We also tend to spread the word amongst our community about the accounts that are most and least accessible, to help our peers find the information they need, and alert them to things they might want to buy.
Alt Text Tips
The method of adding Alt Text differs on each platform. For instance:
- Twitter has instructions along with some top tips, while there are also instructions for Instagram and Facebook.
- If you’re blogging, an Alt Text box should be one of the fields provided when you upload or edit an image.
- If you’re writing HTML code for a website, then you can include the “alt” attribute within the “img” tag.
In any case, writing Alt Text is much quicker and easier than many people think. There seems to be a common misconception that it needs to be really detailed, describing every single aspect of the image. But that’s often unnecessary. For instance:
- You don’t need to describe what people are wearing, unless it’s an outfit you particularly want people to focus on and know about for some reason.
- You don’t need to describe every object in a room. Just the general purpose or style of the room is fine, with one or two notable objects mentioned if you wish.
- You don’t need to start with “image of”, because screen readers will announce that it’s an image before they read your description anyway.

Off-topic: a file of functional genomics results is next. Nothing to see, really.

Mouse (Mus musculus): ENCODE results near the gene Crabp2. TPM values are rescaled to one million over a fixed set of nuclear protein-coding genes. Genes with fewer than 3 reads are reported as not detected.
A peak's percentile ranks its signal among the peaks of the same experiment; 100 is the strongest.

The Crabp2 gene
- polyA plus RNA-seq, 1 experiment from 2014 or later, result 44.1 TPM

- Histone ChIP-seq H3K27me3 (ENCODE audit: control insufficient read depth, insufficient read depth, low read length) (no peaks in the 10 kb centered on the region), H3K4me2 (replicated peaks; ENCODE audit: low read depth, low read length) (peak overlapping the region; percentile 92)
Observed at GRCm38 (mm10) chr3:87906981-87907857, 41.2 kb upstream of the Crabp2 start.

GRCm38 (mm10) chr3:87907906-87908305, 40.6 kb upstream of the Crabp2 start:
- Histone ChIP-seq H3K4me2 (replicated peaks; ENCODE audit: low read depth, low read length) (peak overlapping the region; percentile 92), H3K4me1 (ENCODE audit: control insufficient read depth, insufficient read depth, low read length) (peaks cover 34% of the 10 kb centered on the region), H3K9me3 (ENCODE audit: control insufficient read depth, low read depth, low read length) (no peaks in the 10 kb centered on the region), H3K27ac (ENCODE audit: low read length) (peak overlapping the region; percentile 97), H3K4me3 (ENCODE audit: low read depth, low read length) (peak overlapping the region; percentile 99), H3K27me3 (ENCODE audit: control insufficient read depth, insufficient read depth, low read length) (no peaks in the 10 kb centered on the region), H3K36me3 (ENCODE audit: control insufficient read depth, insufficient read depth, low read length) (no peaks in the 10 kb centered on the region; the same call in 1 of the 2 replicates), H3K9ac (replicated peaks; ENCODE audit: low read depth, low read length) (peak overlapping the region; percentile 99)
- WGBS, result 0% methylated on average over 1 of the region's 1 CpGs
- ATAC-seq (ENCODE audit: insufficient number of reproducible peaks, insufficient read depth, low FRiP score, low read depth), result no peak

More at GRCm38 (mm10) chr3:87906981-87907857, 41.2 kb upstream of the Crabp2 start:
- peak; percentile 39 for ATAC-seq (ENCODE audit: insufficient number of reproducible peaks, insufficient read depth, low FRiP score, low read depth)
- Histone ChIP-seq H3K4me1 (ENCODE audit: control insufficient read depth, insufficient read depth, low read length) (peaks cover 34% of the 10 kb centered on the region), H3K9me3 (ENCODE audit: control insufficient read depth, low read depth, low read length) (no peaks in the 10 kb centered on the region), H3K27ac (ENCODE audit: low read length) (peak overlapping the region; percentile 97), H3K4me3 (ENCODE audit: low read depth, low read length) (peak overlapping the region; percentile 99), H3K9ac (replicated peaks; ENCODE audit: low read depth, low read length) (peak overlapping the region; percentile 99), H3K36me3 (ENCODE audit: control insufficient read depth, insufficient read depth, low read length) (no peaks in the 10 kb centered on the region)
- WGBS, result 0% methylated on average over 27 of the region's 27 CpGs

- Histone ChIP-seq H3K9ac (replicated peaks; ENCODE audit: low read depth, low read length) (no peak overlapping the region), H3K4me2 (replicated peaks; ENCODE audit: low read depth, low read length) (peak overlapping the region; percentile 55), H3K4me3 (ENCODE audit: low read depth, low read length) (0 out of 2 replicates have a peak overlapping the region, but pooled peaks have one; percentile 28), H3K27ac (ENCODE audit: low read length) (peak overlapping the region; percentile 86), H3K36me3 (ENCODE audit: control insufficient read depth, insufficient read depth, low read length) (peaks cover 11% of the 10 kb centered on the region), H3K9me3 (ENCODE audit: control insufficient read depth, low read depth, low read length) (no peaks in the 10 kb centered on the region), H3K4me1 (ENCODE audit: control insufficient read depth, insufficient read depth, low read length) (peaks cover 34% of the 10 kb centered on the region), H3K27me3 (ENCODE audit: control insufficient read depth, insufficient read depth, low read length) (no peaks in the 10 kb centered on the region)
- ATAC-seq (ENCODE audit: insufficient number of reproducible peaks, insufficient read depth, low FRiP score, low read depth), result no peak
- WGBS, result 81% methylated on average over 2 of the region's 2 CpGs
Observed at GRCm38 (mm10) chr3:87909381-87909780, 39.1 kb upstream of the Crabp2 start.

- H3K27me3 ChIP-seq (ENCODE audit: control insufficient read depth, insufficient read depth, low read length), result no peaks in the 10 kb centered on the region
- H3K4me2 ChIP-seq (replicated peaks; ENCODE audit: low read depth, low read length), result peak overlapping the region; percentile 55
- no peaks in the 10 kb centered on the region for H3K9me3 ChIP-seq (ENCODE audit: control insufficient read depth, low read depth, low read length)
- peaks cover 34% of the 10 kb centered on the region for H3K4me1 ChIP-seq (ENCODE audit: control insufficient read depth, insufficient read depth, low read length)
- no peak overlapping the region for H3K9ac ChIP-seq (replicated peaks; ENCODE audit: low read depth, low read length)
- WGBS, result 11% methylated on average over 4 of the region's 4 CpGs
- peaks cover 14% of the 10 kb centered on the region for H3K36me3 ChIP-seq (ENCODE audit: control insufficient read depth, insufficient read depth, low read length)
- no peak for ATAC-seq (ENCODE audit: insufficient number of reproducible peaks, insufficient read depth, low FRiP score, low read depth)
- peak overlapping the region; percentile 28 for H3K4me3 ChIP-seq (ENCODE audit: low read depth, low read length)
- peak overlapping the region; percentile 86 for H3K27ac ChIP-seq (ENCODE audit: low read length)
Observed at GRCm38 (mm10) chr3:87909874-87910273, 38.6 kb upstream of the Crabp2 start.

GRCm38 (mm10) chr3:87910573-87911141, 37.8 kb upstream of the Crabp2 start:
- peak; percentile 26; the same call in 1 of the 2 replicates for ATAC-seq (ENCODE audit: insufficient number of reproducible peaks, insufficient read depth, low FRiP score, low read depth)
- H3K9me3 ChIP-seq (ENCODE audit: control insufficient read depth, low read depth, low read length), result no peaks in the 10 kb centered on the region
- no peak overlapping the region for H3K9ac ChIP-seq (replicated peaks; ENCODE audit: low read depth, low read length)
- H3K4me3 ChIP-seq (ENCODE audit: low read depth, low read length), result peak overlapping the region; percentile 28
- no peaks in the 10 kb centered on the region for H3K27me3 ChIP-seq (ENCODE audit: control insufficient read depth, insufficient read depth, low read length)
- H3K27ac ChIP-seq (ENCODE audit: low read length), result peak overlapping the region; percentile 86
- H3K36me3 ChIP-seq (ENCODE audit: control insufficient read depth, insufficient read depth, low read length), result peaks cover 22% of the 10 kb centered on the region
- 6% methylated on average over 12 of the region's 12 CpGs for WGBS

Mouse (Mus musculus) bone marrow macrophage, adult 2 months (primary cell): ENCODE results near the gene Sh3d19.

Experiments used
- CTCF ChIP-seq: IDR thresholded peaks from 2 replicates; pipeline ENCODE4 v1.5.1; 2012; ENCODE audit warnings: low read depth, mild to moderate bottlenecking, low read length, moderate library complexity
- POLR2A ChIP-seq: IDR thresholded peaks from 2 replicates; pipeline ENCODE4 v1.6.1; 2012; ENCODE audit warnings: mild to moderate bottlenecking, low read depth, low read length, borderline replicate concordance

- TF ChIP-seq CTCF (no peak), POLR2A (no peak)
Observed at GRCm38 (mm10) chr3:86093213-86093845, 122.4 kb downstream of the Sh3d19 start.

So don’t overthink it. Just be specific and concise, so we get a basic sense of what the image is, and the most important aspects of it. And if the image is meant to be funny, reflect the humour in the description so we all get the joke.
Alt Text Examples
Here are a few images from my recent September 2022 Favourites post, with a copy of the Alt Text in each case, so the description is visible to everyone for a change.
Bear in mind that these are just examples of my own personal style, which I’ve got into the habit of doing over the past few years. Other people will describe these images in their own way, perhaps more concisely. And given my own dodgy eyesight there may even be aspects I’ve got slightly wrong.
So this is just to give you a sense of what’s possible, and how descriptions can vary in length and detail depending on the context.
Alt Text: “Queen Machine in concert at the Hammersmith Apollo. The lead singer looks a bit like Freddie Mercury, with his moustache and body-hugging outfit of black jacket and red trousers. He’s smiling and gesturing towards West End star Kerry Ellis, a smiling blonde lady wearing a very sparkly, short-sleeved, low-cut, light blue bodysuit, along with black high heels. Behind them, to the right of the drummer on his large kit, the London Symphonic Rock Orchestra are playing on stringed instruments.”
That Alt Text is fairly long, and I could have just written: “Tribute band Queen Machine on stage with singer Kerry Ellis and a backing orchestra.” That would still have conveyed the essential message of the image perfectly adequately. I just tried to make it a bit more interesting, to give a sense of what the concert was like. But I’ve still simplified aspects of it, such as the male singer’s outfit, which would have been difficult to describe in fine detail.
Alt Text: “The Eventim Apollo building in Hammersmith, with writing on the long white lit-up curving canopy over the entrance doors that reads Queen Machine Symphonic, 23rd September, doors 7pm.”